The Lords of Salem

Even though I did not care for his last two outings I've always felt Rob Zombie was a good director.  Halloween and (especially) Halloween 2 suffered in the dialogue department while the latter just had a bit of an inane story.  Visually though, the guy know's what he's doing and occasionally he does pump out a very good movie (Devil's Rejects, anyone?)  When the first trailer for his newest effort was revealed I was a bit surprised, while it certainly featured some of the insanity the guy is known for the preview seemed to show a different style.  Gone were some of his more hectic filming techniques seemingly replaced by a much more composed style.

The film opens strong with a coven of witches in a blasphemous ceremony, the head witch Margaret (Meg Foster) leads the pack by disrobing, chanting, and dancing as a ritual begins.  It's a very eerie visual and I have to say that Meg Foster plays one of the creepiest witches I've seen in a very long time.  Present day kicks in and we're introduced to Heidi (Sherri Moon Zombie) a former drug-addict turned radio DJ who lives in Salem, Massachusetts.  Heidi is one part of a shock-jock radio trio (made up of a few horror regulars) who regularly interview famed Salem residents.  One night after work Heidi receives a mysterious package in the form of an unlabeled Record by a band that goes by "The Lords."
 Heidi plays it once she gets home and a feeling of unease comes over her.  It doesn't stop her from playing it again however, this time as part of the radio station's on air program infecting all women who happen to be listening, this is when Heidi's hallucinations begin.  Zombie certainly has a knack for the visuals here, and each day her visions get worse and worse.  Everything from witch-rituals to church folk blaspheming are covered.  It works and each day the tension builds leading up to the announcement that the famed "Lords" are putting on a concert.  As the date draws near Heidi succumbs to past addictions which only make things worse as her life begins to spiral out of control.

The first hour of the film is truly a "slow burner" in the vein of past occult-based films such as Race with the Devil or Rosemary's Baby.  Throughout the film the imagery really works in setting up the doom laden atmosphere.  The cinematography and set design of this film are both top notch giving us a very bleak looking set mixed with lots of vibrant lighting and wide shots.  John 5 (Zombie's guitarist) handled the music and did a wonderful job.  All of these things come together perfectly as the film builds to what you think is going to be a wonderful climax, however the last 30 minutes left a bit of a bad taste in my mouth.  Zombie was certainly building towards something, leading the audience to a very dark place, however it's uneven, the visuals in the beginning worked great because there was some thought behind them, but it gets to a point where you begin to wonder if Zombie was unsure of how to end the movie, sticking in stark imagery just to...Well, stick in stark imagery.  Heidi's hallucinations slowly mix with the reality of what is going on, but the hallucinations are so odd and out there a lot of people will just be scratching their head.  The film takes an almost retro approach to get here; and Zombie ends the film like a music video.  It leaves you wishing he'd have taken another route, ended it on a more straightforward path, I left wanting more and was let down that such a good build up ended like it did.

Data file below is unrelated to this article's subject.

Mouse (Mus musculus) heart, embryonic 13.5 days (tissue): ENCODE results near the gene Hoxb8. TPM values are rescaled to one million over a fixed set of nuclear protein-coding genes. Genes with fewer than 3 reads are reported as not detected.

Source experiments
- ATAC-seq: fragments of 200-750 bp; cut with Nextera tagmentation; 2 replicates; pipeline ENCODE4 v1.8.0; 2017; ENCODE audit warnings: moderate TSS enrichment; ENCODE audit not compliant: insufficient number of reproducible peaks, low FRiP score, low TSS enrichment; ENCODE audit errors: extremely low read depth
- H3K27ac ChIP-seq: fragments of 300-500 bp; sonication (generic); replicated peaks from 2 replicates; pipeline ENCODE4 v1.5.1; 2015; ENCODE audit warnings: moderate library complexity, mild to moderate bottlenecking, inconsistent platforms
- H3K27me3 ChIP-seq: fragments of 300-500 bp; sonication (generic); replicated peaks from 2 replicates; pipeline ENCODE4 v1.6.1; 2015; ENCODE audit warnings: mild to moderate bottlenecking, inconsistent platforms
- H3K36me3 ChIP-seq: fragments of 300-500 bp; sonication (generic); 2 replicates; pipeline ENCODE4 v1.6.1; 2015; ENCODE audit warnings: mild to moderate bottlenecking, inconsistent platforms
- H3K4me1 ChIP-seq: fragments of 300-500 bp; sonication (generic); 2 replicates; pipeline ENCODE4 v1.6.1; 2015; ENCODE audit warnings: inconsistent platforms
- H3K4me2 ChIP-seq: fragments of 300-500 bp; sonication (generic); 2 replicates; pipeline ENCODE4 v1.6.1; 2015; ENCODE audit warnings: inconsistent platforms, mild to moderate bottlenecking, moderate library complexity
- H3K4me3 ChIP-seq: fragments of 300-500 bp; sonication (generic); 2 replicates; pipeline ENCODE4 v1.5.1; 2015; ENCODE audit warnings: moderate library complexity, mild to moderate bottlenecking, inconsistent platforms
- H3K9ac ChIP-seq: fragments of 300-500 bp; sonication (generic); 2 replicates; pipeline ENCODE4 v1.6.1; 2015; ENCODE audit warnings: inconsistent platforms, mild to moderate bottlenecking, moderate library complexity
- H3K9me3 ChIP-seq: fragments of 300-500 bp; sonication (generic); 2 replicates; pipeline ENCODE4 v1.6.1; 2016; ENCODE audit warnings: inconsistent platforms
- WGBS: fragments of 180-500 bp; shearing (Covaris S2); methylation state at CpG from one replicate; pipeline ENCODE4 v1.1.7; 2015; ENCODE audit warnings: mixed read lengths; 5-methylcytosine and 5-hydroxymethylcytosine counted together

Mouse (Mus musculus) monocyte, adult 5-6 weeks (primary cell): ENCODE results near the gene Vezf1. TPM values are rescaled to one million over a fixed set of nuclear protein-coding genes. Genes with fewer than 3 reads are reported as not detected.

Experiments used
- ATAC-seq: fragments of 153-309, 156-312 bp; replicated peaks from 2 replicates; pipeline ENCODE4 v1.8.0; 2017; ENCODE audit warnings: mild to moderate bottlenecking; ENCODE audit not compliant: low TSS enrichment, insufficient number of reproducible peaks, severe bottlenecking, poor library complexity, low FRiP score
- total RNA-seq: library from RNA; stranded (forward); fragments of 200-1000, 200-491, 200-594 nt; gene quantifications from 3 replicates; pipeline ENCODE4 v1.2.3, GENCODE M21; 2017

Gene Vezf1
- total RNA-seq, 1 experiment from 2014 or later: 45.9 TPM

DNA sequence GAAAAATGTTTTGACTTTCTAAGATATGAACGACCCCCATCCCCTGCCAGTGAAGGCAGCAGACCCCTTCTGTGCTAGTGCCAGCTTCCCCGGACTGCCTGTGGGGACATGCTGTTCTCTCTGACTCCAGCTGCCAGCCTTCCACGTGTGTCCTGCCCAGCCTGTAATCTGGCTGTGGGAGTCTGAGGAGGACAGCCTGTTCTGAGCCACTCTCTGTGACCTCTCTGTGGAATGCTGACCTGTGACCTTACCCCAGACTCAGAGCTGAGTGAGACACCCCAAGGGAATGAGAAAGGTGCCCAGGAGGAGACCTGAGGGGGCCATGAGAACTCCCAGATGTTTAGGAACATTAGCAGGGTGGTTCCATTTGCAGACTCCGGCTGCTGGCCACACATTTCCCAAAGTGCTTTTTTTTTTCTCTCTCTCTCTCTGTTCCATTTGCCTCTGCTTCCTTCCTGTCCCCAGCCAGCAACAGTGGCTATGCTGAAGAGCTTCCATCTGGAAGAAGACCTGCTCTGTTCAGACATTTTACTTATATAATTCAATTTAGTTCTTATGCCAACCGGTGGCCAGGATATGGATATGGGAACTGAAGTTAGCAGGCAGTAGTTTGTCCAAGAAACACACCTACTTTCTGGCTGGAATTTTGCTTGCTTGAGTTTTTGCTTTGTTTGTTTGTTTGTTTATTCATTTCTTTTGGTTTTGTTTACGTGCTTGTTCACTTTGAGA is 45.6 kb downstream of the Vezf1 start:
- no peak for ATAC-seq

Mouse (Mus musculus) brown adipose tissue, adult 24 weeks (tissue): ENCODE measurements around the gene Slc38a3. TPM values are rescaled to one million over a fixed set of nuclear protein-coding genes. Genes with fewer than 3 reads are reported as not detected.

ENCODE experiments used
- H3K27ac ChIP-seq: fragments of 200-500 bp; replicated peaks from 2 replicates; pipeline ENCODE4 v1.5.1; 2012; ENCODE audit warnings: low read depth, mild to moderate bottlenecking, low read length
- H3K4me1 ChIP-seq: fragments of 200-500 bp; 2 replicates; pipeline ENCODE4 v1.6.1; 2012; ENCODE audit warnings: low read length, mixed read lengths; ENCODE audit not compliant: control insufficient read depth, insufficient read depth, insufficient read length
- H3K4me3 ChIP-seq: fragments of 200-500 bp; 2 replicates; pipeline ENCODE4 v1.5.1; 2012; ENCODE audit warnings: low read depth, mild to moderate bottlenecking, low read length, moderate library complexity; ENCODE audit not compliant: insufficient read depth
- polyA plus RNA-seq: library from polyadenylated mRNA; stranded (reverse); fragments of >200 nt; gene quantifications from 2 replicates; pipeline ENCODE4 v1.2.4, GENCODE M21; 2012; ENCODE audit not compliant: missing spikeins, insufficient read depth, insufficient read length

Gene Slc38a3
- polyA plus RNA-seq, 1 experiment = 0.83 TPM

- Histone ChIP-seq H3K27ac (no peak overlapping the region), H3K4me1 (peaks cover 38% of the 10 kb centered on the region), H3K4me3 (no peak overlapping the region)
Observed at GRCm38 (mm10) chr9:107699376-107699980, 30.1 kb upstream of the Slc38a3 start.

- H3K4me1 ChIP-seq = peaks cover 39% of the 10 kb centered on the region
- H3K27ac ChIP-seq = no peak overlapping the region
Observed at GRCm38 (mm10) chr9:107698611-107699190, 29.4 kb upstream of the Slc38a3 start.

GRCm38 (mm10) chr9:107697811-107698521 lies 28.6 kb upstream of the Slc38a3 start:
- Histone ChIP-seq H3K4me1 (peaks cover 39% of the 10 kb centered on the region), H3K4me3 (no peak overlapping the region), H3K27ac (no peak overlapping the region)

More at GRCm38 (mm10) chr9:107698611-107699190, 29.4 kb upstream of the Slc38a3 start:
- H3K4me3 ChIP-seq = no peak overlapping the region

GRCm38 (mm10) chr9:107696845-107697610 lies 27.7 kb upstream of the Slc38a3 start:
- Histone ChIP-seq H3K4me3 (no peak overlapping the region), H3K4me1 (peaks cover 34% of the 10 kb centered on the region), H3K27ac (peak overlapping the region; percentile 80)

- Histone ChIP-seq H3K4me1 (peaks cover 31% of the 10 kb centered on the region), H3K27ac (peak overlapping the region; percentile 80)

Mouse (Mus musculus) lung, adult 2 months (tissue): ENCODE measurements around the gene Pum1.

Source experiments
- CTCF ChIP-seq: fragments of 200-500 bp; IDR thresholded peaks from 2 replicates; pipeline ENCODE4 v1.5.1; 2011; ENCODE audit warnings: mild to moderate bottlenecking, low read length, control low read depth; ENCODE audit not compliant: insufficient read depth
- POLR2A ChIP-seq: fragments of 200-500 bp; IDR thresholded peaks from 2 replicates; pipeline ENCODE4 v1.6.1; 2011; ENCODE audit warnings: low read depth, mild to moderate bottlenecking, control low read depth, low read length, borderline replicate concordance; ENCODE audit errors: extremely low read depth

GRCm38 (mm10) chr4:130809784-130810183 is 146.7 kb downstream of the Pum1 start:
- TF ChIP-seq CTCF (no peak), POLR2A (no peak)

With that said, I won't end this on a completely negative note.  I for the most part really enjoyed the ride I was taken on.  The ending did leave me feeling jipped, however I still feel the film had more positives than negatives, especially the flashbacks to the witch trials.  The movie did feel a bit incomplete though and I can't help but wonder if a "director's cut" will ever see the light of day.  I will say this is easily the best film this guy has made since The Devil's Rejects.  When  compared to the atrocious Halloween 2 It is certainly a step in the right direction.  He's a filmmaker who always has something to say, sometimes I just think maybe he has a problem conveying it in script-form.  I'd really like to see him tackle something as a director only, I think his talent as a director would really come through.


  1. Very good review. I had high hopes this would be equally as good as The Devil's Rejects but serve as it's own film. I will check it out when it drops on dvd.